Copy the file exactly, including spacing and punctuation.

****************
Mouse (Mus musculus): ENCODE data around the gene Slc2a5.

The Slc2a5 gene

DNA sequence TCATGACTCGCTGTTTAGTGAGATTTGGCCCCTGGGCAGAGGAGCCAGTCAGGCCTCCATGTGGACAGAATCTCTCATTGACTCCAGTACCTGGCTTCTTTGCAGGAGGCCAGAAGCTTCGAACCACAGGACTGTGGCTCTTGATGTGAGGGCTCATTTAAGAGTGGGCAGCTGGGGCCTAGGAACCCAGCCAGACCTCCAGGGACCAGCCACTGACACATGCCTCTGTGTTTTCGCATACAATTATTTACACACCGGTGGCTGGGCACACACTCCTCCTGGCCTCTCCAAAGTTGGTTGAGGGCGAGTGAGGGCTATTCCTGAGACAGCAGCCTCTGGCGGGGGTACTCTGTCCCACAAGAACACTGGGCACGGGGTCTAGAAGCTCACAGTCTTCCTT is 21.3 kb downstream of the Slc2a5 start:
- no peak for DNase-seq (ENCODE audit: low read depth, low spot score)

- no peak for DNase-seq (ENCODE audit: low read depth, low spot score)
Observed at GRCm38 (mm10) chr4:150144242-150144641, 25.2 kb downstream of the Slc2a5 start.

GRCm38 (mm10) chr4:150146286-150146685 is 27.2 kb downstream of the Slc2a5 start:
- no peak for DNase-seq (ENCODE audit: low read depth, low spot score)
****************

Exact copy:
Mouse (Mus musculus): ENCODE data around the gene Slc2a5.

The Slc2a5 gene

DNA sequence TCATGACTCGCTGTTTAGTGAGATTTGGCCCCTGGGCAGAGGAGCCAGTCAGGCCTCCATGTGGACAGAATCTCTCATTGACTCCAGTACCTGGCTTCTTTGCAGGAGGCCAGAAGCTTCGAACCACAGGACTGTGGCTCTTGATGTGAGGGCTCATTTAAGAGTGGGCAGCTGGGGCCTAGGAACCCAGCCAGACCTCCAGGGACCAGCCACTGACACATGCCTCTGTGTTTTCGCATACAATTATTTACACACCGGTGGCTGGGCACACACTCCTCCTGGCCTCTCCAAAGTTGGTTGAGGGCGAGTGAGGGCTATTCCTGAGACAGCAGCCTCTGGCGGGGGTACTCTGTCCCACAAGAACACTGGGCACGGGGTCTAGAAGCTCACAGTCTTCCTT is 21.3 kb downstream of the Slc2a5 start:
- no peak for DNase-seq (ENCODE audit: low read depth, low spot score)

- no peak for DNase-seq (ENCODE audit: low read depth, low spot score)
Observed at GRCm38 (mm10) chr4:150144242-150144641, 25.2 kb downstream of the Slc2a5 start.

GRCm38 (mm10) chr4:150146286-150146685 is 27.2 kb downstream of the Slc2a5 start:
- no peak for DNase-seq (ENCODE audit: low read depth, low spot score)